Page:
COVID-19 weighed on sentiment, with cases globally increasing throughout the week. In Europe, figures jumped by more than 625,000, which meant new restrictions were implemented in the UK, France, Germany, Spain and the Netherlands. A worrying trend was also observed in Germany and Italy, who had previously managed to avoid a second wave of contaminations, saw an acceleration in such cases. The US also did not go unscathed, figures spiked to their highest level since July, with a recording of 350,000 in weekly cases.
As a result of a jump in cases, we expect fourth quarter growth will be subdued. Despite this, the International Monetary Fund (IMF) has revised its global growth forecasts higher for 2020, noting a better-than-expected rebound in post-lockdown activity. However, while growth has been revised upwards for 2020, the IMF has cut their outlook for 2021 citing the impact of persistent and reinforced social distancing measures.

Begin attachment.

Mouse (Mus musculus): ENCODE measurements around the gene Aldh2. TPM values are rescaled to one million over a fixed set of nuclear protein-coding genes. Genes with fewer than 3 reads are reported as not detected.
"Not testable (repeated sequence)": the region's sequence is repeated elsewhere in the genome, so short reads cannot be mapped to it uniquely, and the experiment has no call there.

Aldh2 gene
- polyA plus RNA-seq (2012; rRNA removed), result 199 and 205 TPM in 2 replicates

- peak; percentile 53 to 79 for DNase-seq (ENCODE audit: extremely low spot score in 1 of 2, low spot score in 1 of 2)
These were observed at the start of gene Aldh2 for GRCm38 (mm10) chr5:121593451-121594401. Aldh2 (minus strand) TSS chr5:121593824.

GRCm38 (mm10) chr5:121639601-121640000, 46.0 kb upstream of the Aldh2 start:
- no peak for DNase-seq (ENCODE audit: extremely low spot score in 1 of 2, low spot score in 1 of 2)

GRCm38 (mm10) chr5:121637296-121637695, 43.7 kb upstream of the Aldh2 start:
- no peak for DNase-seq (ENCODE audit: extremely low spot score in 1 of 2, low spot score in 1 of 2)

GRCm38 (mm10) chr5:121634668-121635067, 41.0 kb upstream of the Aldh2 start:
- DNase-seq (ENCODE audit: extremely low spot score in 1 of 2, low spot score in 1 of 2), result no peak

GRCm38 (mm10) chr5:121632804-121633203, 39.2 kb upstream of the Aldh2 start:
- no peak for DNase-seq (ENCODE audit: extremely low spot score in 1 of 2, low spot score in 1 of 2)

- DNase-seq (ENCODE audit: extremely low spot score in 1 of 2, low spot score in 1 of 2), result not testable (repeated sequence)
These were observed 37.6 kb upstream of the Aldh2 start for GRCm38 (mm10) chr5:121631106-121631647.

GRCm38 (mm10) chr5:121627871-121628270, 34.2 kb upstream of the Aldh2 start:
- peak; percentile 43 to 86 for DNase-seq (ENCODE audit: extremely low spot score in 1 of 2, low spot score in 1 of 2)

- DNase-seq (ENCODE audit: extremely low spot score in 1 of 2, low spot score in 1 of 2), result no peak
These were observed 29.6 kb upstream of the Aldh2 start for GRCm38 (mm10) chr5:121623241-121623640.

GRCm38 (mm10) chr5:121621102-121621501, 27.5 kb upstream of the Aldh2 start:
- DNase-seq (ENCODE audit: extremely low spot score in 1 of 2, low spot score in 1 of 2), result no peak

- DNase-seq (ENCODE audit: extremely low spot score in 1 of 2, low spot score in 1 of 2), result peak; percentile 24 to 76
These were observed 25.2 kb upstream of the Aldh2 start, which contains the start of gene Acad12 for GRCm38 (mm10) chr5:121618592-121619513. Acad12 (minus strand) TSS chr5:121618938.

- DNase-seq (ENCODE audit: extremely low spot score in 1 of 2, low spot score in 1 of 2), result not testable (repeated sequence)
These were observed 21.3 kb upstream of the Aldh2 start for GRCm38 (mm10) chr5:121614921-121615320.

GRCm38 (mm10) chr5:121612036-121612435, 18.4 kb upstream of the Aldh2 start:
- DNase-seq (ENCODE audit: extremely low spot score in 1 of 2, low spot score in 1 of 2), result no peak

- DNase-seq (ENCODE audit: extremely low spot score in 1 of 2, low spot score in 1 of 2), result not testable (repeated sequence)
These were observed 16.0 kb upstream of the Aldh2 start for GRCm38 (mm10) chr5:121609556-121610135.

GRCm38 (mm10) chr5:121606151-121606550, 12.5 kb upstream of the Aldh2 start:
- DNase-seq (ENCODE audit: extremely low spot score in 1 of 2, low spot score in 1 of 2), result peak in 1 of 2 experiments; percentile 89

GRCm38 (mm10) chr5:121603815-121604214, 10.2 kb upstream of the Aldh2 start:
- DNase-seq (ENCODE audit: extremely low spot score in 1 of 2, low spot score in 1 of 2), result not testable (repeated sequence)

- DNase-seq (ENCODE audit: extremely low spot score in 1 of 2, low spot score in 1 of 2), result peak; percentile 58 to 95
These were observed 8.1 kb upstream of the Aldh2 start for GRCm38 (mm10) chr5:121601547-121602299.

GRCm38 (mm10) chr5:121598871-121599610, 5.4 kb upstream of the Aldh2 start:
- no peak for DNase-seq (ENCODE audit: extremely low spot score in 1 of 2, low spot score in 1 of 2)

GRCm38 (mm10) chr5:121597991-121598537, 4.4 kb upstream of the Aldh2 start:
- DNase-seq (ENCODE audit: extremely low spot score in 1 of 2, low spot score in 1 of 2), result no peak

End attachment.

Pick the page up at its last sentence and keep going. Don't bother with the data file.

Brexit negotiations continue to show little sign of progress, as neither the UK nor the EU is prepared to compromise. Planned discussions for the week ahead have been downgraded to a phone call, as No. 10 felt there was ‘no point’ in continuing if the EU is not prepared to discuss detailed legal text of a partnership. Fishing rights and state help for businesses is the latest bone of contention and has caused negotiations to falter. Moody’s has downgraded the UK’s credit status on the back of falling economic strength, as a direct result of the coronavirus pandemic and uncertainty over Brexit. We expect Brexit negotiations to feature heavily in the week ahead.
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All the data contained in the communication is believed to be reliable but may be inaccurate or incomplete. Unless otherwise specified all information is produced as of 19th October 2020.